Every webmaster’s and SEO professional’s nightmare is seeing a sudden plummet of those hard-earned Google rankings. The chaos that ensues in trying to pinpoint just what happened is never a welcomed experience.
The good news is that Google has been as transparent as ever in recent months. It offers new information, tools and methods to help webmasters beg for mercy, such as Webmaster Tools alerts, re-inclusion requests and the Link Disavow tool.
Begging for mercy isn’t always the best course of action, however, depending on the circumstances of the issues surrounding the drop in ranking. It should be a last resort once you have identified the reason for the issues with a great deal of certainty, done everything possible to resolve the issues and still don’t see a positive result. In order to take the right course of action after a Google manual review, the first step is to know if a manual review actually took place.
Within Google Webmaster Tools, Google has been providing alerts when issues that might impact site performance are detected. Anything from server errors to important pages being blocked in a robots.txt file to noticeable traffic drops to the dreaded detection of unnatural inbound links are reported to those with owner-level access of the Webmaster Tools account. This provides webmasters insight into whether a manual review actually occurred.
To put the level of transparency Google began to project in 2012 into perspective, the number of messages sent through Webmaster Tools in January and February alone surpassed all messages from 2011.
Algorithm Update vs. Manual Review
When a website experiences a sudden drop in rankings, the first reaction of those responsible for the site is often to try to make an immediate case to Google. SEO pros assume that a manual review took place, submit a re-inclusion request to Google, tell them how great their site is and expect Google to agree.
This is a dangerous practice. In many cases, the webmaster fails to understand that a routine algorithm update caused the blip in his rankings, which a re-inclusion request will not remedy. In doing so, he unintentionally invites Google to scrutinize the website and inbound-link profile. This gives Google an opening to find something more damaging on your site than the initial bot.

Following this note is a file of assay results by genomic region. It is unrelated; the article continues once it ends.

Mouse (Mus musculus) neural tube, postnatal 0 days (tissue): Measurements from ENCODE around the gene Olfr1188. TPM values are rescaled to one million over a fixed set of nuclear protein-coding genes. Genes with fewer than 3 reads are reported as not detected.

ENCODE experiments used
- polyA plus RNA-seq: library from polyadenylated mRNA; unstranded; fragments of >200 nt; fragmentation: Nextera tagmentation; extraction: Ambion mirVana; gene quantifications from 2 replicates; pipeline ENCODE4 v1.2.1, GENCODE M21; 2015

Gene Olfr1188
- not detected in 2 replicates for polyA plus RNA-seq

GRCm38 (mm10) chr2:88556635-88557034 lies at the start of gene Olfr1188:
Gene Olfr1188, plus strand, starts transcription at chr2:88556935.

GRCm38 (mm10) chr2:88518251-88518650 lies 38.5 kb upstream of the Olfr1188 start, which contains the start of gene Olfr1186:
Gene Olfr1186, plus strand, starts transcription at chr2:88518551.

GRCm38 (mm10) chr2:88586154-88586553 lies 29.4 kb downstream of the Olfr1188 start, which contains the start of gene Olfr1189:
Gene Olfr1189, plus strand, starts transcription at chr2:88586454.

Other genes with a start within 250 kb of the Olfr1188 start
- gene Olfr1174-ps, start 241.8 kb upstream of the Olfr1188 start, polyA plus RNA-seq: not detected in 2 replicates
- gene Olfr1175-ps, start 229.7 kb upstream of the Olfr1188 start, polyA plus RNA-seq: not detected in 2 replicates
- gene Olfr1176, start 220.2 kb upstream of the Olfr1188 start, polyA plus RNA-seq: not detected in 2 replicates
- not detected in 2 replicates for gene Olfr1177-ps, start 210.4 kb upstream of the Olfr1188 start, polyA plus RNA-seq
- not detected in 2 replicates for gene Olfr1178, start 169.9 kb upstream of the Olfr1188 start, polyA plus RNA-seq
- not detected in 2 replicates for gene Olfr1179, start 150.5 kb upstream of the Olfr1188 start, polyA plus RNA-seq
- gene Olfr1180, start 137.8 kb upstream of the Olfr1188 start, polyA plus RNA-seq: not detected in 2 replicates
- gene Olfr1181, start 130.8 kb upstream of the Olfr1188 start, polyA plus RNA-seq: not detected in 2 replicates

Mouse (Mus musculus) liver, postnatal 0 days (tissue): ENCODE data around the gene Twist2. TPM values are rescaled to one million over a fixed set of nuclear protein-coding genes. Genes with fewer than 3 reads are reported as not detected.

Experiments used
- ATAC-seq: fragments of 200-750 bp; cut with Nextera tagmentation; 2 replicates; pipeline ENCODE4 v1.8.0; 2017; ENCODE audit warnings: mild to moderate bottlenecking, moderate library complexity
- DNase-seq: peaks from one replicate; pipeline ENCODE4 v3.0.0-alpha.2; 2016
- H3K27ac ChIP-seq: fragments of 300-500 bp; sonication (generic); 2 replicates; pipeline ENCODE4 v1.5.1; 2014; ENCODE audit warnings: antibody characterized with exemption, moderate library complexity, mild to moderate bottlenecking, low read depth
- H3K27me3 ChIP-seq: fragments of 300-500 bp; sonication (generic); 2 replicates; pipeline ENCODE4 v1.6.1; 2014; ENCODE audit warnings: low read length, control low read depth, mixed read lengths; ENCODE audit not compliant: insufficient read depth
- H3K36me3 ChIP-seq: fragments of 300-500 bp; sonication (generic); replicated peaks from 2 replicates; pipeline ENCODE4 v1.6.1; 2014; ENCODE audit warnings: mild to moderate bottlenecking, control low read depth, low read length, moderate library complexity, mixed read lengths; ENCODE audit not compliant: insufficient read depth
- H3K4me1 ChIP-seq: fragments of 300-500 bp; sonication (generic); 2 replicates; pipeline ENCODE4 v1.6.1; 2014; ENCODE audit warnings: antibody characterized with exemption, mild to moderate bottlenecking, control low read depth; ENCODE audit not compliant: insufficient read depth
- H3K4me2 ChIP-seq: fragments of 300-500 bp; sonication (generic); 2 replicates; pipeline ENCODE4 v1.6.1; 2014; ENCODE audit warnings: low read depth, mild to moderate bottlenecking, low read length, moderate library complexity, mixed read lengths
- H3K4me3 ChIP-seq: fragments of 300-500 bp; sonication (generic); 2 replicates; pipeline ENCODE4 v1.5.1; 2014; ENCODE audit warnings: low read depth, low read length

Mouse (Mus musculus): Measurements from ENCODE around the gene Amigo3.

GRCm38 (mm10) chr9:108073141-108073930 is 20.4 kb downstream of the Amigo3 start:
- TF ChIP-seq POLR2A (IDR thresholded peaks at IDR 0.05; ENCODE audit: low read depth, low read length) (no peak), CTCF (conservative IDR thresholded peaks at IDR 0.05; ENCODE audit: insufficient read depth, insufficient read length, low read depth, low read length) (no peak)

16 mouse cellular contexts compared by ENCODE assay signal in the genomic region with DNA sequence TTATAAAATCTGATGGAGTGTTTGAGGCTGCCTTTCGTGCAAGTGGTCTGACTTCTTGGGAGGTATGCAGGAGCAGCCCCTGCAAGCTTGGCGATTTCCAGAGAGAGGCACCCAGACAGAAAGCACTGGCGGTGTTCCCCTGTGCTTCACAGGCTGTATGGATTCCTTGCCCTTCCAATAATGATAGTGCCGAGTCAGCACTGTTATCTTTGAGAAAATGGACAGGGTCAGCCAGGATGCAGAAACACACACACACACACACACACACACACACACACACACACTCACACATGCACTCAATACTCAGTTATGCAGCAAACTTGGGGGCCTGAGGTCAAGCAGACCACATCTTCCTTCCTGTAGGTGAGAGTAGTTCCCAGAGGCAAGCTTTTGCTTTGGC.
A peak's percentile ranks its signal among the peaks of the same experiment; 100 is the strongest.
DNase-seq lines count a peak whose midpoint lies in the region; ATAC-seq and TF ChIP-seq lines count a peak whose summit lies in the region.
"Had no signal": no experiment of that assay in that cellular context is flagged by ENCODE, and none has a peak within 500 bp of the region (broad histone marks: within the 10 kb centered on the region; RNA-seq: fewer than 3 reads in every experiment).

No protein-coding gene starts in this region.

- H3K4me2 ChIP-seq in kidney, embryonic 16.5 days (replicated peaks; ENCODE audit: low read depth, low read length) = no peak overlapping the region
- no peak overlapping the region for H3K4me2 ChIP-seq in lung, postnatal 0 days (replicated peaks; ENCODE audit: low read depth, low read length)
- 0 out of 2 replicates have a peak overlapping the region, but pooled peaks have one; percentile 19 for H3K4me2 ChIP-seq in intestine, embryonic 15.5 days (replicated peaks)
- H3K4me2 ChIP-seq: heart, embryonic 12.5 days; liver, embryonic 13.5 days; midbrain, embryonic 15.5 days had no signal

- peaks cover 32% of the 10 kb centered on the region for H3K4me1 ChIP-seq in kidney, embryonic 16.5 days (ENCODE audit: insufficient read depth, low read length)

When experiencing a drop in search rankings, it’s necessary to research and understand if there were any impactful changes in Google’s algorithm and map the timeline of the ranking drop to the recent updates. Jumping ahead to a re-inclusion request can lead to additional penalties, de-indexing, etc. In the worst-case scenarios, it can lead to an actual manual review of your site.
The correct plan of action is to understand how the site violates any recent algorithm updates and take the necessary steps to comply.
There is no benefit to submitting a re-inclusion request if your website wasn’t manually reviewed by Google. If a request is submitted, Google responds with a Webmaster Tools notification stating, “There’s no need to file a reconsideration request for your site, because any ranking issues you may be experiencing are not related to a manual action taken by the webspam team”.
Submitting a Re-Inclusion Request
Before submitting a re-inclusion request, it must be established that a manual review occurred and that everything possible has been done to clean up the website.
The easiest, and most certain, way to know if your site has been manually reviewed is to receive a Google Webmaster Tools alert. The best case of a bad scenario is that Google will inform you why your website is no longer ranking. If that doesn’t happen, deeper digging is necessary.
Below is an example of the type of communications you should expect to receive from Google when submitting a re-inclusion request.
Perhaps, for example, there have been no known relevant algorithm updates but the site was engaged in unnatural linking practices. Because the most common reason for a manual review is the detection of unnatural links, the link profile of the website must be analyzed to identify potential spam links or trends that would appear unnatural.
Once links that violate Google’s guidelines are identified, all attempts must be made to remove any and all questionable links. This includes reaching out to the webmaster(s) hosting the links and requesting removal. All attempts to remove links should be documented to include in the re-inclusion request.
Google further assisted webmasters by releasing the Link Disavow tool in October. This handy tool can be found in Webmaster Tools when logged in. This is a way to tell Google about any low-quality links you have attempted to have removed to no avail. It does not guarantee that Google will turn the other cheek on those links. Instead, Google’s Link Disavow tool should be used as a means of informing Google when an attempt has been made.
The Link Disavow tool should be used with caution. Webmasters need a high level of certainty that the links are harming the site and all attempts have been made to remove the links.
Only after all site issues in non-compliance with Google’s quality guidelines have been identified and cleaned up should a re-consideration request be filed. This can be done by logging into Google Webmaster Tools and accessing this page: http://bit.ly/TMGDoX. Be sure to detail all attempts made to clear up any issues within the request. Once submitted, it can take weeks or months before any improvements in rank or correspondences from Google occur.
In the meantime, the best thing to do is continue creating quality content for the site and staying in line with Google’s quality guidelines.
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